That’s my feeling after watching the Sharp Objects finale. Not that it was godawful, or that there wasn’t some intriguing resolution to be found to this: just…nah. No thanks. Try again.
It’s been interesting to note, over the course of writing these recaps, the differing reactions to Sharp Objects as a whole. We’re deep into the season now, with only two episodes left after this one, and it seems like the divide in opinions is pretty sharp (ho ho): you either buy into the show’s dreamy, icy layers and buried thematic elements, or you think it’s a load of pretentious old tosh.
In case you haven’t guessed, I’m firmly in the former category, but I do understand where those other opinions come from. Sharp Objects is a difficult show, and I don’t mean that in the sense that it’s complex or heavy (though it is those things too). Jean-Marc Vallée’s directorial style is dense, the writing is evasive and at times deliberately frustrating, and the story is winding closer to it’s explosive center in a languid, thoughtful fashion. It’s not the hectic, forward-focused crime drama that we’re used to, and I understand and accept criticism of the show as punishing instead of rewarding.
(trigger warning for discussions of self-harm and suicide)
When you’re a teenager, adolescence feels like an eternity.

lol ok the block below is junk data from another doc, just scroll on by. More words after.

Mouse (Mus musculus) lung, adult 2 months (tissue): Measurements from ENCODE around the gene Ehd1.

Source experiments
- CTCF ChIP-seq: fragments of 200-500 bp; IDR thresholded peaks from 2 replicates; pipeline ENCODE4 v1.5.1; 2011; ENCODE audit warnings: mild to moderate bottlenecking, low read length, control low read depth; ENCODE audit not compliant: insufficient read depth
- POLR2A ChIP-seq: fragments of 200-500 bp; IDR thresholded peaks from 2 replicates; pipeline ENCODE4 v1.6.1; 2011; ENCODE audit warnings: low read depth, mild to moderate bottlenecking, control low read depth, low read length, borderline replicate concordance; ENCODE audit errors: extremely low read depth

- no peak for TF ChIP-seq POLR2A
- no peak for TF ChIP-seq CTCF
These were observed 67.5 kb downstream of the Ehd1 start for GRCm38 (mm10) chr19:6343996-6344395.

And not just that the bad hair, cheap make-up, and roiling angst feel as though they’re going on for decades: no, when you’re a teenager, there doesn’t feel like a way out of the place you’re in now. The only other life you know is childhood, and you can’t go back there – adulthood feels impossibly distant, until it suddenly isn’t. Adolescence, for many people, feels impossibly eternal, like there could never be anything different than this.
You know, you can say a lot about Jean-Marc Valee’s directorial style – it took me a long time to actually come around to it and start liking it, and even now I sometimes find it a little jarring and pointed – but it brings such a distinctly cinematic feel to everything he helms. His work on Big Little Lies was, intermittently, some of the best TV direction I’ve ever seen, and Sharp Objects is already heading to those levels of sheer excellence just a couple of episodes in.
To be fair, the second episode, Dirt, really gave him a lot to work with in terms of thematic elements. Last week’s Vanish did a great job laying the groundwork for the town of Wind Rush and it’s inhabitants, and the discovery of the murdered body of the second missing girl set the scene to rip it apart again. And, well, Dirt did just that.
Bit of an old trigger warning for self-harm right here, if that kind of thing bothers you.
I don’t think it’s a particularly bold statement to say that we look for ourselves in the fiction we enjoy. There’s something about seeing yourself reflected in a story that feels grounding – someone experienced something similar to something you experienced, and they found it profound and important enough to build a story around. A lot of the reason I consume so much media, and certainly the reason that I write (hello you can read about my upcoming debut novel Rape Jokes here thank you bye), is because I’m looking for bits of myself reflected in the stories other people tell and want to do that for other people when I put expose little chunks of myself to the world at large. We define ourselves with stories, the ones we tell and the ones we consume, and that’s become all the more potent in the last few years as the stories that reach mainstream media become more diverse, the topics wider than ever before.